Bookcase: The End of Leadership

• By Barbara Kellerman
• Harper Business
• RRP $44.99

Like many business journalists, loosely defined, good slice of my living has come from peddling thoughts – not advice – about leaders and leadership. One way or another I’ve been reporting on, reading about, interviewing and watching so-called leaders for 40-something years.
I now confess that growing disquiet about leaders and the leadership business has me enthusiastically embracing new book by American author and leadership academic Barbara Kellerman who effectively debunks the subject upon which she has feasted.
I found Kellerman’s latest book The End of Leadership strangely liberating, smugly reassuring and both refreshingly honest and starkly obvious. The experience was rather like re-reading the fable of the Emperor’s new clothes.
If anyone has earned the right and intellectual standing to call our preoccupation with leadership load of old rope, Kellerman has. She is the James MacGregor lecturer in public leadership at Harvard’s John F Kennedy School of Government. She is, as one critic called her, an academic leadership all-star.
Kellerman slices her subject in two. On the one hand she explains the leadership versus followership phenomenon, illuminating the transition that is taking place as leadership is supplanted and dwarfed by the emergence of follower power.
One the other, she explains that while the leadership industry has thrived, grown and prospered by many hundreds of millions of dollars year more than people like her in the game ever imagined, there is much less to the leadership industry “than meets the eye”.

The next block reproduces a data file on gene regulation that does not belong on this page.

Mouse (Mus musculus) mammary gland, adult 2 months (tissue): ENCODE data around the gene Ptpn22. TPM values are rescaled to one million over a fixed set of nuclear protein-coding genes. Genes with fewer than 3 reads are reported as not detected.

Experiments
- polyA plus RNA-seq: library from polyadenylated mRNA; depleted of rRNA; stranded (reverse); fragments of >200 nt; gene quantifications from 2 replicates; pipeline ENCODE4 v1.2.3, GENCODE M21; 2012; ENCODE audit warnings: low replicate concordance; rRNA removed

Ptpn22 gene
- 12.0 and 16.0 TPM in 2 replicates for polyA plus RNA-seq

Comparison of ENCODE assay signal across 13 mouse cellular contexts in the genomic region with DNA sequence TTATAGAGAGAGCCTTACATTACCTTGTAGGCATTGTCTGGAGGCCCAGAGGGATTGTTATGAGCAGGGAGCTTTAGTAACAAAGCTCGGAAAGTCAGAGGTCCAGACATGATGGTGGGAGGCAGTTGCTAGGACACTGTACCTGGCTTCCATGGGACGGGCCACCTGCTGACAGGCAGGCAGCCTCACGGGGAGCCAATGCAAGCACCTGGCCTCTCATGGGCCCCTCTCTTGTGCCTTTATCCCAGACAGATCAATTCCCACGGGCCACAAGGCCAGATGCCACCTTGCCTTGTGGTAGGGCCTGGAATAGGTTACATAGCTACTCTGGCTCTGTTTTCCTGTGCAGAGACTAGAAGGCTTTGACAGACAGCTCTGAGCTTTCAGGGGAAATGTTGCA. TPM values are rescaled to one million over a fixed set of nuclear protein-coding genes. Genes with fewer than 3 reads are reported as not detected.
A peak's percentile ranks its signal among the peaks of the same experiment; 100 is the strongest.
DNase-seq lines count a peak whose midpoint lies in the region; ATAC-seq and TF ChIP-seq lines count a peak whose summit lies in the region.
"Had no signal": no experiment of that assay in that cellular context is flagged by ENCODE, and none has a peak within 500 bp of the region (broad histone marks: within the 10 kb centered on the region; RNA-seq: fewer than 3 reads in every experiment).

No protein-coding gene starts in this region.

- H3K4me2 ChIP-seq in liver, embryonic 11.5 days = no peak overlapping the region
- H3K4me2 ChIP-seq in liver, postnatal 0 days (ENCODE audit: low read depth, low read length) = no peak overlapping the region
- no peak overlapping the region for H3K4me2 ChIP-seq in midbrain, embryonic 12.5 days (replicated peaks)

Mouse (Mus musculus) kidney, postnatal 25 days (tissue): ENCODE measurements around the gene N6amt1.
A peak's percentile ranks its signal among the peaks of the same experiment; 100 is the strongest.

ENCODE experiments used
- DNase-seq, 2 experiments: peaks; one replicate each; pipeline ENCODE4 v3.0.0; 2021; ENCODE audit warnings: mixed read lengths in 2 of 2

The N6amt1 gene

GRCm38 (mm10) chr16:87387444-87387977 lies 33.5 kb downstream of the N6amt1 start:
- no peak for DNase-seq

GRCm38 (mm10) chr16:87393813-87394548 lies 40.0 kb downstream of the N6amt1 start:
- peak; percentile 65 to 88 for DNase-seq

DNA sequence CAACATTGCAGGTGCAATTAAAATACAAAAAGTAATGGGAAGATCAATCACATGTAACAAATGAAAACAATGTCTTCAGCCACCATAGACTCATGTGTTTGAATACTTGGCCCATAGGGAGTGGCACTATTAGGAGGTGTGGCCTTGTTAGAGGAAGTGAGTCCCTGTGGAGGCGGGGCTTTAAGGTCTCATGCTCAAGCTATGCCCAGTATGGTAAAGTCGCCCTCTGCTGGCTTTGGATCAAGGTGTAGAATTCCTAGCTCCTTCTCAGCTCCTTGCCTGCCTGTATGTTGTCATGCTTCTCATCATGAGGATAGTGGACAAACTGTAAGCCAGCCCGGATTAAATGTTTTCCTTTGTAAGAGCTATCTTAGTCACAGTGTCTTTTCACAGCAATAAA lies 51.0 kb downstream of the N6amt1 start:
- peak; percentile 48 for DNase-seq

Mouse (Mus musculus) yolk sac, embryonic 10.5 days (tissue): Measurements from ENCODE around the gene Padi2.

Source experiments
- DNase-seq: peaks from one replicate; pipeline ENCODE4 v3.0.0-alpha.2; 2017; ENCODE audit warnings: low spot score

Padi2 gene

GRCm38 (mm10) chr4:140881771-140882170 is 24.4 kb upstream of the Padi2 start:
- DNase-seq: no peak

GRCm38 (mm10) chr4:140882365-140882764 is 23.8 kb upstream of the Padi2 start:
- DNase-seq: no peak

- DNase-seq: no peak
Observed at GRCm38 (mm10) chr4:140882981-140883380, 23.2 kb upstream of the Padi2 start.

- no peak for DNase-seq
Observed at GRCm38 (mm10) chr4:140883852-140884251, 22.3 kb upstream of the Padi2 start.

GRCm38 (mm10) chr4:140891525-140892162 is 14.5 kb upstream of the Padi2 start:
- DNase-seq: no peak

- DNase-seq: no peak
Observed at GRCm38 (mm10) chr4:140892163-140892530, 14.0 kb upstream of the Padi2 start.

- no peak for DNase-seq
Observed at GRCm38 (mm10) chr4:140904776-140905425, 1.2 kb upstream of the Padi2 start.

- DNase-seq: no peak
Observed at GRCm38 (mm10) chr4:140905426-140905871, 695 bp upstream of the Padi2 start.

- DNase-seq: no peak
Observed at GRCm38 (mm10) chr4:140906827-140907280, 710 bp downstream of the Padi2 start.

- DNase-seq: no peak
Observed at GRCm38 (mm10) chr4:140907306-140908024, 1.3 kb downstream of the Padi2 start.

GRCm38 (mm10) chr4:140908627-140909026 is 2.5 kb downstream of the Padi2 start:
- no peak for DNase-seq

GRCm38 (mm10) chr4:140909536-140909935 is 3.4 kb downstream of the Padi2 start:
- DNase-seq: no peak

She explains: “For whatever the [leadership] industry’s small, generally narrow successes, humankind writ large is suffering from crisis of confidence in those who are charged with leading wisely and well, and from surfeit of mostly well-intentioned but finally false promises made by those supposed to make things better.”
Kellerman accuses the industry, of which she is leading member, of peddling the idea that great leaders can change the world. Leaders might have delivered some great things in times when followers believed them. But with the shift of power to followers – transition process she explains – leaders are not the stars they used to be.
The End of Leadership invites readers to honestly and thoughtfully consider our collective, desperate and lazy tendency to look to leaders to solve things. Most of them, in enterprise and in politics, cause more problems than they solve.
Kellerman offers no prescription for this predicament. She simply says “leadership is in danger of becoming obsolete”. That won’t suit readers who insist on happy endings so here is her elaboration: “There will always be leaders – but leadership as being more consequential than followership, leadership as learning we should pay to acquire, leadership as anything better than business as usual, leadership as solution to whatever our problems, and leadership as an agreement of which merit is component.”
The leadership industry must, she writes, end the leader-centrism that constricts conversation; transcend the situational specifics that make it so myopic; subject itself to critical analysis and reflect the object of its affection – in other words, change with the changing times.
Like the management book also reviewed on this page, here is book by writer who has sniffed the breeze and smelled the need for dramatic change.

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